g The rear yoke. is identical to the front yoke Bi? except that. its cross part. 3 3d unprovided withthe' offset iii. The rear yokeis journaled on: the rear ends of the side rails ll of the subframe by bearings 89a identical with the bearings'SEl'ior the-front yoke and; the eyes-82a of the rear: yoke journalled in the same manner as with the ircntyoke 8%, through. rubber sleeves 93c: on. bolts 93a projecting inwardly from the rearward, end. of the corresponding side" arm. 35 of the depending apron 3 31.
Since the rear yoke 85a and its bearings; are substantially identical tothe front yoke 8.5 and its-:hearings; the description is not repeated, the same reference numerals being applied; to the rear yoke 85.! and its bearings and. distinguished by the suilix a.
The yol es aalf flflfllfi connected to rock inxunison so-that allparts of the seat frame move vertically inunison. For this purpose the front yoke 85 has welded thereto a pair of relatively short depending crank arms Hi5, these beingarranged adjlacent the hearings 9d. and outsideof the side rails H ofthesubirame. Eachof these crank arms carries a horizontal. outwardly projecting bolt. I105 forming a crank pin. Similarly, the rear yoke 85o, has welded thereto a pair. of relatively shortdepending crank: arms New, these being arranged adjacent the bearings 5e and. outside of the side rails ll of the suhframe. Each of these crank. arms carries a horizontally ontwardly proiecting bolt illfia forming a crank pin.
.- The crankpins m5, i850; at each side: of. the.
subirame are; connected by a connecting; rod, Hi8;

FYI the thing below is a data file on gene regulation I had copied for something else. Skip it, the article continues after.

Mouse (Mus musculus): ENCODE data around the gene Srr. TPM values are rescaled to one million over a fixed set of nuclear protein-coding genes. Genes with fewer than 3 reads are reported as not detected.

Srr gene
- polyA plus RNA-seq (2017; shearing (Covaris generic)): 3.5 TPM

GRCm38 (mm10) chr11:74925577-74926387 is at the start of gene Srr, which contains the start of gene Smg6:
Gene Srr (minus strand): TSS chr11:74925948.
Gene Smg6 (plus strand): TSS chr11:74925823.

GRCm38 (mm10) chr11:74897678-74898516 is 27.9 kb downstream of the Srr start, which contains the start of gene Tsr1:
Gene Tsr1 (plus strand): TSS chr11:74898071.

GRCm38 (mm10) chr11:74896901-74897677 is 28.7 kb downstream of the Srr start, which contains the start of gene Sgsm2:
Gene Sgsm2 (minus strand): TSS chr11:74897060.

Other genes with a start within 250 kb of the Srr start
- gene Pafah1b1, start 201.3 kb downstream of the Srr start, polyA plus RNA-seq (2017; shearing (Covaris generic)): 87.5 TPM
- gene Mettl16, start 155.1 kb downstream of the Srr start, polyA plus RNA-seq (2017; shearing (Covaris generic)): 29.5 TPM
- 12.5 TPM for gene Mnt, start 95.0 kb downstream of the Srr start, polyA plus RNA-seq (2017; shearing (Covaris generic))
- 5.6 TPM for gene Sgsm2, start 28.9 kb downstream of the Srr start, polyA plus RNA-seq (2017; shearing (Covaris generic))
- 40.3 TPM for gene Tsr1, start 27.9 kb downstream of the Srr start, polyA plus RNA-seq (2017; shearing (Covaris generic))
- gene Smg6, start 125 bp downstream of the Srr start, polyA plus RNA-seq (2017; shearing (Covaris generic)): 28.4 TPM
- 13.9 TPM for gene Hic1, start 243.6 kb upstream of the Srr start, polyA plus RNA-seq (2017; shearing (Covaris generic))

For thispurpose tubular eyes H39, iilSc are'welded' to eachend of each of these connectingrods and these eyes are fitted over thecrank pins W6, 36c, a-.-sleeve; H53, H; of rubber being ccmpressively interposed between each eye and crank pin.
A telescopic shock absorber indicated genorally at. Hi is interposed between the chair frame and the suoframe to reduce the effect of rebound; forces; The shock absorber can be of any conventional form and is shown as vertically arranged in rear-of; the seat frame and as having an: inner telescoping part i 12 pivoted at-its lower end to a. belt I it projecting horizontally and laterally from the upstandine'leg of an L-shaped foracketl'l i' welded centrally to the upper side of therear cross bar 'M of thesubframe. The outer telescoping part N5 of the shock absorber is pivoted to a bolt tit-projecting horizontally and laterally fromia vertical bar- 1 l8 welded to a cross has: 119;:01. the; chair frame; thisscross bar- Ll; beingwelded at its; ends to the. parts: 2| cit-the tubular frame It. A seriesi oi. holes- [21L inthe vertical. bar. lid is provided. for. the reception at the bolt H16. and it will therefore. be seen that the initial elevation: of the chair frame: can be readily adjusted, through the selection. of. the appropriate hole [20- to suit the particular vehicle-chassis on which the seat is to be mounted;
The seat. is shown in its, normally unloaded position.- in. which. the arms 36,, 86a of the two yokes 8", a project upwardly and iorwardly; and the crank arms lilli, lilSa project downwardly. When the rider: sits upon the seat; the arms 85;, 86a of the. two yokes are: swung downwardly slightly to a normalrposition, the weight of the driver: being supported by'the six helical compression springs 28- as well. as by the eight rubber. bushings: 9.4, Na: and 1210., How, which pivotally connect the two: yokes with; the seat frame andv with the sub-f-rame.
When the vehicle frame moved-upwardly upon encountering; a. bump in. the road, the weight of the occupant of the seat moves therseat frame downwardly in the path determined, by